Brian Sinclair died in a packed waiting room because there were too many patients in emergency for whom there was no hospital bed available, an inquiry heard Monday.
Lori Lamont, vice-president and chief nursing officer of the Winnipeg Regional Health Authority, said a major reason for the logjam is there are few personal care home beds for patients who no longer need acute care in hospital.
Lamont said that's why the province has approved funding to build two new personal care homes with 120 beds apiece.
Lamont said another 60 beds will open about the same time when a renovation and expansion at an existing facility is completed.
"There are 80 or so in acute-care beds now and 100 are on our waiting list... at home living with home care and some family support," Lamont said.
She said the facilities should open in two years.
Sinclair, 45, a double amputee who used a wheelchair, went to Health Sciences Centre on Sept. 19, 2008, and was pronounced dead 34 hours later after being discovered non-triaged in the ER waiting room.
Sinclair died of a bladder infection caused by a blocked urinary catheter.
An autopsy found Sinclair could have died in the waiting room two to seven hours before he was found.
Lamont said the WRHA is speaking with the province about building more facilities to meet the continuing demand.
She said of the 36 personal care homes in the city, three are operated by the WRHA while the rest are funded by the WRHA, but are either not-for-profit or corporate.
Lamont said studies show the demand for personal care home beds will continue to grow until 2036 and then "drop off dramatically."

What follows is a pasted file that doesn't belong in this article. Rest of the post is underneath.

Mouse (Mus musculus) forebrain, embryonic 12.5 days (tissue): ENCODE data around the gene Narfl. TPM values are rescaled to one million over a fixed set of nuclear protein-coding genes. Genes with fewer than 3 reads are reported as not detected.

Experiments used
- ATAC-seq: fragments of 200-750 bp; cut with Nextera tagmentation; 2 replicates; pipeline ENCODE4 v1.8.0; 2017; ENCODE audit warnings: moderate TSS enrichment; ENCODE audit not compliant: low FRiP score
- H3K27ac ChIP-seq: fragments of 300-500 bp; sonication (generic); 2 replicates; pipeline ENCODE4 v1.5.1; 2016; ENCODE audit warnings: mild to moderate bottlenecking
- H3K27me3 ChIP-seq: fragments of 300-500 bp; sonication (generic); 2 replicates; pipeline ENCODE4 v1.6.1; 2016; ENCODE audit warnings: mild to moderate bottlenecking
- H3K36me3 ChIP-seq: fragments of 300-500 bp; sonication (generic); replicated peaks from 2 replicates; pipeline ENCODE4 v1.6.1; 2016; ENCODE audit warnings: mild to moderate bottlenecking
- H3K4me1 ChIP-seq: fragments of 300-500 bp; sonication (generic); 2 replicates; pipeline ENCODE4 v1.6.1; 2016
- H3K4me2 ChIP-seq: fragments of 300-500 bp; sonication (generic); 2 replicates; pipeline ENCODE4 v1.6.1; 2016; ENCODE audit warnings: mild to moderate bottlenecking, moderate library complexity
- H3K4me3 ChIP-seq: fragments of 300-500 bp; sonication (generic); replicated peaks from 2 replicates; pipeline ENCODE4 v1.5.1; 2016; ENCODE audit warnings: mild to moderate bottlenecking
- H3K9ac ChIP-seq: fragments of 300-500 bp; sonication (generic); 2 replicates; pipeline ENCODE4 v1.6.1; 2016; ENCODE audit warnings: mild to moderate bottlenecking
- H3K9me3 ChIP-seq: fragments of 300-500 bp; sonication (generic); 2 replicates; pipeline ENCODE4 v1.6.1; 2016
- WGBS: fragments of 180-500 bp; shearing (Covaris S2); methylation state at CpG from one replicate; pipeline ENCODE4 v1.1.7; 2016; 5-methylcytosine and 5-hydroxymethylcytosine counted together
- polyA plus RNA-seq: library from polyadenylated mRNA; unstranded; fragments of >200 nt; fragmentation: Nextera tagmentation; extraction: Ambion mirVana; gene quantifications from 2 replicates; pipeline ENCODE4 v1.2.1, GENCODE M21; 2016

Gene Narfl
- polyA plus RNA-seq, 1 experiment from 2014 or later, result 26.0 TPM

"Until then, we've projected we need five new facilities in relatively short order and one new one per year until we get to 2036."
Lamont said after that, several of the current facilities will have reached the end of their life span and will be closed.
She said because the average stay in a personal care home is about three years, about one-third of beds open annually.
Meanwhile, Dr. Catherine Cook, the WRHA's vice-president of population and aboriginal health, was asked by WRHA lawyer Bill Olson whether her employment with the WRHA prevented her from stating her opinions on how aboriginal patients are treated.
Cook responded by saying she is Métis, her husband is First Nation, as well as her children and grandchildren.
"I've been very aware of systemic racism since I was a teenager," she said.
"When I first graduated from medicine I became aware... it's still a real eye opener how discriminated some communities are. I don't just mean health care, but also education and all the services that make you healthy and well."
The inquest continues.